“J.M. recalled receiving a phone call from Aziz at around 3:00 p.m. on February 21st, informing him that Aziz had just heard Malcolm X had been shot,” the motion says.
J.M. then hung up and went to get the mosque’s “captain” and together, the two men called Mr. Aziz back at his home.
“J.M. reached Aziz at home and told him the captain wanted to speak to him,” the motion says, a simple sentence that lends credence to Mr. Aziz’s story that he was at home at 3 p.m. when Malcolm X was shot.
A Trove of Documents From Law Enforcement
The motion details more than a dozen reports compiled by the F.B.I. and the N.Y.P.D. that were not disclosed to the defense, several of which point toward the men’s innocence.
The F.B.I. reports contain the accounts of several witnesses who describe gunmen who do not resemble the two men, as well as details about agency informants, who were present in the Washington Heights ballroom where Malcolm X was killed.
One F.B.I. report from Sept. 28, 1965, even contains a description of the man whom some experts on the assassination have concluded was probably the assassin who wielded a shotgun — William Bradley.
That report gives a description of Mr. Bradley, who was 27 years old at the time, that matches the one given by a defense witness of the shooter who had a shotgun.
“He had been a lieutenant in the Newark mosque and was known as a ‘strongman’ there,” the F.B.I. report on Mr. Bradley said. “He was a machine gunner in the Marine Corps.”
At least one of the witnesses at the trial was an informant for the F.B.I., according to the documents cited in the motion. One document, dated Feb. 25, 1965, said the bureau had ordered its local offices not to disclose to the New York police the fact that any witnesses were federal informants.
In addition, several F.B.I. reports indicated that, on the orders of the agency’s director, J. Edgar Hoover, informants were told not to disclose their relationship with the F.B.I. when talking to the New York police and prosecutors about the murder, according to a footnote in the motion.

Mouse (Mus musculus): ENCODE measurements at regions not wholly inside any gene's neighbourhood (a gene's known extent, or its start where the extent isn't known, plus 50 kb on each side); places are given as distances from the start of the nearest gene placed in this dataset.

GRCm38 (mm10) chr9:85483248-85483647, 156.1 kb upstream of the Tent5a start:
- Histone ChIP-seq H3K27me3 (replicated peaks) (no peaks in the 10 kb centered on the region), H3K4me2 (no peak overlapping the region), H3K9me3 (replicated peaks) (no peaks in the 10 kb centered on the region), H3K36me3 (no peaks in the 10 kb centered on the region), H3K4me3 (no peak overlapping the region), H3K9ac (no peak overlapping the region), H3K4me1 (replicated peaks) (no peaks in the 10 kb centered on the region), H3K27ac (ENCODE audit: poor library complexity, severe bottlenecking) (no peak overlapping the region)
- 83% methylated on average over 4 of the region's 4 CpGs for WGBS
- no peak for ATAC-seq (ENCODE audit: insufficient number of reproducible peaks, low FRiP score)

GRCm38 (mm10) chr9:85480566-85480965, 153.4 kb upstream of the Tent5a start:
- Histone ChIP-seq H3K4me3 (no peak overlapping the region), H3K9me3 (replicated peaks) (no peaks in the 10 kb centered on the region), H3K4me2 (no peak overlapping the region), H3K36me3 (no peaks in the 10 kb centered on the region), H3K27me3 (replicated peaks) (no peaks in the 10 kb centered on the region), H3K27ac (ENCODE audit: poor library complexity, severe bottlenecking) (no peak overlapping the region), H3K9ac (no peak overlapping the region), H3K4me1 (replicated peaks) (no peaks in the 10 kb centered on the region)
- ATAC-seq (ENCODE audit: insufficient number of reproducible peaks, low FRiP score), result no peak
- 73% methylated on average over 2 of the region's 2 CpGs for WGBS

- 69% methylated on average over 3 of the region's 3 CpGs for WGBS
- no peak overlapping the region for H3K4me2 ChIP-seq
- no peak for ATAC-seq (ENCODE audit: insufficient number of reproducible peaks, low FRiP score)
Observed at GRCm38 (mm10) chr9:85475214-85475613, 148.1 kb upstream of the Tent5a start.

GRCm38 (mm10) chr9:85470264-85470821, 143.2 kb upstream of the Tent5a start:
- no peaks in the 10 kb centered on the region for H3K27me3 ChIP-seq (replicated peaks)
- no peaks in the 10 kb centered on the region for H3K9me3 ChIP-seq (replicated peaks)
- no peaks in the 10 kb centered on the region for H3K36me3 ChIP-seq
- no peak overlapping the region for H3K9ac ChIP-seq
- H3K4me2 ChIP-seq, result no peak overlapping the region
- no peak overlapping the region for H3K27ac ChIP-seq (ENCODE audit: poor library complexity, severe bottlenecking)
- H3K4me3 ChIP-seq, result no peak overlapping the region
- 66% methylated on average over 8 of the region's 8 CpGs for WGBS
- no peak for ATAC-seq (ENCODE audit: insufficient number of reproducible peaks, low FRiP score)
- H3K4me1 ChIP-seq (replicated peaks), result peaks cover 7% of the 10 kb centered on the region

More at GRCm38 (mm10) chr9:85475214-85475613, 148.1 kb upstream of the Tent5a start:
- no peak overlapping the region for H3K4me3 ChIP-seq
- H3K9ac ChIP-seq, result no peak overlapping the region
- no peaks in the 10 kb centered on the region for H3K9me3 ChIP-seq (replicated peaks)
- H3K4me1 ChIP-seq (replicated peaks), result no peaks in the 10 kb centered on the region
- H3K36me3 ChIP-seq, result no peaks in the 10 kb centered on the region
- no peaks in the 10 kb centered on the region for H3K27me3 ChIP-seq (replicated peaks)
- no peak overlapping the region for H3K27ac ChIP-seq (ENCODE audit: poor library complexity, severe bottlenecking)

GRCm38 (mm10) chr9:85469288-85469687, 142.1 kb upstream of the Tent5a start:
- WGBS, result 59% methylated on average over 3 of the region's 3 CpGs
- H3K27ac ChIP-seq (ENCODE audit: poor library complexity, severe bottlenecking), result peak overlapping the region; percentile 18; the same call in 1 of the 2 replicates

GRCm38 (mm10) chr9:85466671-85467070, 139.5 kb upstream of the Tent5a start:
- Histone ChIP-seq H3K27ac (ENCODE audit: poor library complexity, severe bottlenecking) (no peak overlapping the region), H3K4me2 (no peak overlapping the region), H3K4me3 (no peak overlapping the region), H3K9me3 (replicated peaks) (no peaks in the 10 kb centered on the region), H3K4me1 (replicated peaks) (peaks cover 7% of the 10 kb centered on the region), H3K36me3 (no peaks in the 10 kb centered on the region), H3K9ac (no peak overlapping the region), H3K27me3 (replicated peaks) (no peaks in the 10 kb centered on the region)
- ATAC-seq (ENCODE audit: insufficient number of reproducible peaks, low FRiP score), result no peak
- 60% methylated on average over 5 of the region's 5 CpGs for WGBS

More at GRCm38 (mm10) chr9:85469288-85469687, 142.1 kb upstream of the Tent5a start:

The Police Department documents include descriptions of undercover detectives having been present in the ballroom, at least one of whom was there at the time of the murder. The report may have been referring to Detective Gene Roberts, an undercover officer who it later came out was working as a member of Malcolm X’s security detail.
The report also describes prosecutorial files that included police reports that would have been helpful to Mr. Aziz and Mr. Islam’s defense. One noted that a witness in the ballroom who knew the accused men well had not seen them there but had seen other men who were associated with a Nation of Islam mosque in New Jersey.
The report makes it clear that prosecutors hid the fact that undercover officers were present during the shooting from the defense, a breach of the rules of evidence.
“The prosecutors were aware that undercover detectives were present at the time of the assassination,” the motion says, adding, “The People did not call any undercover officers at trial. There is no record of this information having been disclosed to the defendants.”
Because potentially exculpatory evidence never reached the defense, the re-investigation concluded that Mr. Aziz and Mr. Islam did not receive a fair trial.